The success rates of surgical and non- surgical approaches in the management and treatment of spinal stenosis
Montemarano, Michael Anthony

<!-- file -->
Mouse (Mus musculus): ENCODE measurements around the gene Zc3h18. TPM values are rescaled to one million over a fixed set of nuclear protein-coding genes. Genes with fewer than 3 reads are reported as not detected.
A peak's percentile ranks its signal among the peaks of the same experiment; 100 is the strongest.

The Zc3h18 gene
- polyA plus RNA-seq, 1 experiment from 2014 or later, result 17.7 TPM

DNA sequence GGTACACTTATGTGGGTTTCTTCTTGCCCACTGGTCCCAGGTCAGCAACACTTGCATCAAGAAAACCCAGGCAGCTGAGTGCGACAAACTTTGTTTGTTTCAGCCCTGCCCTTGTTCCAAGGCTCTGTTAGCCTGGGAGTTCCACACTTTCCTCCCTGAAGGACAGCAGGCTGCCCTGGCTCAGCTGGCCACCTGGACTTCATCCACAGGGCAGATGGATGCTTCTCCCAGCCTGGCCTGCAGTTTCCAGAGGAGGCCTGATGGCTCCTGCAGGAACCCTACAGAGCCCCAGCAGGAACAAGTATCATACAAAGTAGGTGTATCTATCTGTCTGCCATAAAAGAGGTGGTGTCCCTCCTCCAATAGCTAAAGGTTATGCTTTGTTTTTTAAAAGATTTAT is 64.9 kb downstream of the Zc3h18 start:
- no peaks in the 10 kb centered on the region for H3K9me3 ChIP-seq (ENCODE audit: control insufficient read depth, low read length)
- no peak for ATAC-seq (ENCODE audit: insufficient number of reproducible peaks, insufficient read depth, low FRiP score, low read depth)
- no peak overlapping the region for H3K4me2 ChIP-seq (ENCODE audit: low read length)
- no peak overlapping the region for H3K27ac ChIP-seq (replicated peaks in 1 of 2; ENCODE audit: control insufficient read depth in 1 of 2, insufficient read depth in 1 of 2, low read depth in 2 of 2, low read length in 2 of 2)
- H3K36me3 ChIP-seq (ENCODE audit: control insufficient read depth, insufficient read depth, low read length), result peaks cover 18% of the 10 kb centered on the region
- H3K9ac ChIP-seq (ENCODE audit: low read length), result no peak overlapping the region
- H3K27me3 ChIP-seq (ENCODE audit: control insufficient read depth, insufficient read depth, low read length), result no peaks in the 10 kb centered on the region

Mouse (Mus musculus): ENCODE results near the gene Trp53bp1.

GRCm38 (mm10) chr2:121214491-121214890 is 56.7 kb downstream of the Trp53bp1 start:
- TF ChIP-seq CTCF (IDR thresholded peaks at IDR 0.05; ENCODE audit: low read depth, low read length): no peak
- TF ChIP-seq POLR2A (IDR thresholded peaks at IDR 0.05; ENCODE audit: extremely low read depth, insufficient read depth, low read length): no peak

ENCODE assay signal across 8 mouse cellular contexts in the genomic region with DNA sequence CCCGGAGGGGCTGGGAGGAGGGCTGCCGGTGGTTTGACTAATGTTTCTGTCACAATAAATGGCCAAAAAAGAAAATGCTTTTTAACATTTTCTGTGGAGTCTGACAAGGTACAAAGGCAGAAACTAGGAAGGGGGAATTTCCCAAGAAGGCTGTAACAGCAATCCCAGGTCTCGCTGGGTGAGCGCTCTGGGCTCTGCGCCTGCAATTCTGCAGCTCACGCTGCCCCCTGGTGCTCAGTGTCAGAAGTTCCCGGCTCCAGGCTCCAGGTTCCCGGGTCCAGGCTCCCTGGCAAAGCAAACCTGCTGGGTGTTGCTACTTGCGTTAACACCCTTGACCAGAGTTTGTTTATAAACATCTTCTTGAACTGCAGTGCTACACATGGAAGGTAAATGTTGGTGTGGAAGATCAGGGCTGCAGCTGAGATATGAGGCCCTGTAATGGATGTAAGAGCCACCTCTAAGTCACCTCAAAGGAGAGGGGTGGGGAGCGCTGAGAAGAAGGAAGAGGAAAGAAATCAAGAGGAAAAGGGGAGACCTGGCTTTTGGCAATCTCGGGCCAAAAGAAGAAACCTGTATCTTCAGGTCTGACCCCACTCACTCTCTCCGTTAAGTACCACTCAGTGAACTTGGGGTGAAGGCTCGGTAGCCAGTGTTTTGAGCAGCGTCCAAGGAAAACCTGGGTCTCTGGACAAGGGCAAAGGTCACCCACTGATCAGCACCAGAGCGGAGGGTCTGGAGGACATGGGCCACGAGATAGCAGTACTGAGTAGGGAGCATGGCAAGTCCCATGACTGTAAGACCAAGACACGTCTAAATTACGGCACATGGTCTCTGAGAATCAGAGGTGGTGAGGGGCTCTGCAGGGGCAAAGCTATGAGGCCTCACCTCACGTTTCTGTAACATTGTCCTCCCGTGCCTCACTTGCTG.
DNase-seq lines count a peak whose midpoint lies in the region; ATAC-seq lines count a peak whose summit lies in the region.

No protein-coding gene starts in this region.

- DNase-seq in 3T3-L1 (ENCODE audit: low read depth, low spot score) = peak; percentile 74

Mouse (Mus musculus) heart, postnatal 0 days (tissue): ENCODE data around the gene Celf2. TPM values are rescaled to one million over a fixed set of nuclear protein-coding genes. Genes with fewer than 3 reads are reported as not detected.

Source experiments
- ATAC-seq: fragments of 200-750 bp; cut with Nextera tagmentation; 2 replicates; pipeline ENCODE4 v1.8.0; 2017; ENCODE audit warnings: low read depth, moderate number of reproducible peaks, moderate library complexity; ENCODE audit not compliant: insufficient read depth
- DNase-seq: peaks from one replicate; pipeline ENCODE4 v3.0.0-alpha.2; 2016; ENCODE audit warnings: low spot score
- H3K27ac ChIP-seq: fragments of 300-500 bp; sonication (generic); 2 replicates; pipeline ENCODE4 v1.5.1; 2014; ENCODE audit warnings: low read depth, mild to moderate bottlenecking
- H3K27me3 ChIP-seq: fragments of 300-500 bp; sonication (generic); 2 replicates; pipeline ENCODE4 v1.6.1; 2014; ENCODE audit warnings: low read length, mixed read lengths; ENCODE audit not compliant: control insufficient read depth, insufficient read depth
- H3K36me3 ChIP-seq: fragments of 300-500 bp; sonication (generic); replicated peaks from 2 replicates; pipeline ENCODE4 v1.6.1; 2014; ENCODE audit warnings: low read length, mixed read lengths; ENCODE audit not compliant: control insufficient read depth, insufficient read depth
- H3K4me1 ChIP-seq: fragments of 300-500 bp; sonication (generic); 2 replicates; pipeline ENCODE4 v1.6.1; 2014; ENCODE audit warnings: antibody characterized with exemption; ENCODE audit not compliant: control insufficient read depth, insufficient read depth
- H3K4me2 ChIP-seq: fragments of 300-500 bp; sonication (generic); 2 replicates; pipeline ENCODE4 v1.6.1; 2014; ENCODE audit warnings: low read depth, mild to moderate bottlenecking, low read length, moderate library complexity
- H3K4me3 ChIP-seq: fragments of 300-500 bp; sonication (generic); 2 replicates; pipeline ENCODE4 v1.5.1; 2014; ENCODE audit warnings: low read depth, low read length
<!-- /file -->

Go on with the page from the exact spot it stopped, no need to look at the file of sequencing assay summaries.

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This thesis presents a literature review of the diagnosis and treatment of lumbar spinal stenosis (LSS), including a brief description of the patient history and non-surgical options while focusing mainly on the current array of surgical techniques. LSS is defined as a narrowing of any part of the lumbar spinal canal. This narrowing places excessive pressure on both the spinal cord and peripheral nerves resulting in pain, numbness and weakness in the lower extremities. LSS has a large spectrum of potential treatment options since the disease itself has a wide range of severities. An extensive physical exam, using the appropriate clinical surveys, physical manipulations, and imaging studies, is of paramount importance in the successful diagnosis. Currently, conservative treatment, while an important first step in managing LSS, seems to be limited to a first line of defense, lasting only a short period of time. Physical therapy results appear to be beneficial for only six months to a year, and despite their increased usage in recent years, management through the use of non-steroidal anti-inflammatory drugs, opiates, and corticosteroid injections seem to provide very little benefit. Surgical treatment for LSS ultimately appears to be the most effective method in reducing pain and disability for the patient who fits the clinical and radiological findings indicative of LSS. Although current surgical options available are numerous, including different types of fusion, bone grafts, and innovative joint replacements, the most promising procedures appear to be minimally invasive lumbar disk replacement surgery and dynamic stabilization. These procedures offer the benefits of a minimally invasive surgical approach, while reducing stenosis though hardware that not only reduces pain but also allows patients to maintain spinal flexibility and natural functional motion.